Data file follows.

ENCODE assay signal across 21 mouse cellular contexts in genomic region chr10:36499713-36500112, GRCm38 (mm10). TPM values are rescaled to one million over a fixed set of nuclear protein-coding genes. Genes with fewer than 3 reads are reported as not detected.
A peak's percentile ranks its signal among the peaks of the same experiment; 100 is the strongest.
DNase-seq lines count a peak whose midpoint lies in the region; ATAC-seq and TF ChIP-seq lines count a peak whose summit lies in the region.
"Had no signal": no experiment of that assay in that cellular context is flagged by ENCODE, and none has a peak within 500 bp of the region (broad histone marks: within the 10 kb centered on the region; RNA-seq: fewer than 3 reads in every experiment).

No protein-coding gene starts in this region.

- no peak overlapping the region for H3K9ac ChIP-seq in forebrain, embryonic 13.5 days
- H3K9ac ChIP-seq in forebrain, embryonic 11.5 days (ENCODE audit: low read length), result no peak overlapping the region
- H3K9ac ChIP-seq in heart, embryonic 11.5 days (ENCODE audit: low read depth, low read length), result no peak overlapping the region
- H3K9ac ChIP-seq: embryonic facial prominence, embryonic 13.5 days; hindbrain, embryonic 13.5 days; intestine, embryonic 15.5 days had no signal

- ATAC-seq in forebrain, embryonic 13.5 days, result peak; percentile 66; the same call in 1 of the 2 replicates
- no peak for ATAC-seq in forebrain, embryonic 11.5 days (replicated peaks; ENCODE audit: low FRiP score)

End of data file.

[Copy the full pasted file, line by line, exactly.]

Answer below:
ENCODE assay signal across 21 mouse cellular contexts in genomic region chr10:36499713-36500112, GRCm38 (mm10). TPM values are rescaled to one million over a fixed set of nuclear protein-coding genes. Genes with fewer than 3 reads are reported as not detected.
A peak's percentile ranks its signal among the peaks of the same experiment; 100 is the strongest.
DNase-seq lines count a peak whose midpoint lies in the region; ATAC-seq and TF ChIP-seq lines count a peak whose summit lies in the region.
"Had no signal": no experiment of that assay in that cellular context is flagged by ENCODE, and none has a peak within 500 bp of the region (broad histone marks: within the 10 kb centered on the region; RNA-seq: fewer than 3 reads in every experiment).

No protein-coding gene starts in this region.

- no peak overlapping the region for H3K9ac ChIP-seq in forebrain, embryonic 13.5 days
- H3K9ac ChIP-seq in forebrain, embryonic 11.5 days (ENCODE audit: low read length), result no peak overlapping the region
- H3K9ac ChIP-seq in heart, embryonic 11.5 days (ENCODE audit: low read depth, low read length), result no peak overlapping the region
- H3K9ac ChIP-seq: embryonic facial prominence, embryonic 13.5 days; hindbrain, embryonic 13.5 days; intestine, embryonic 15.5 days had no signal

- ATAC-seq in forebrain, embryonic 13.5 days, result peak; percentile 66; the same call in 1 of the 2 replicates
- no peak for ATAC-seq in forebrain, embryonic 11.5 days (replicated peaks; ENCODE audit: low FRiP score)